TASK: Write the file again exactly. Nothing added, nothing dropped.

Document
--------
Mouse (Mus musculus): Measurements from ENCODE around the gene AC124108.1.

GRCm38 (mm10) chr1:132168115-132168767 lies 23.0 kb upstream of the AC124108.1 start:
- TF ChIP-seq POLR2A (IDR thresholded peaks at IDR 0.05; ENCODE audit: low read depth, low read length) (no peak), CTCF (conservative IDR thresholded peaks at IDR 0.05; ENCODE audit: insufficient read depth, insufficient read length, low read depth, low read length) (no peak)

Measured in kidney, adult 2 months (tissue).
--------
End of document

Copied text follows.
Mouse (Mus musculus): Measurements from ENCODE around the gene AC124108.1.

GRCm38 (mm10) chr1:132168115-132168767 lies 23.0 kb upstream of the AC124108.1 start:
- TF ChIP-seq POLR2A (IDR thresholded peaks at IDR 0.05; ENCODE audit: low read depth, low read length) (no peak), CTCF (conservative IDR thresholded peaks at IDR 0.05; ENCODE audit: insufficient read depth, insufficient read length, low read depth, low read length) (no peak)

Measured in kidney, adult 2 months (tissue).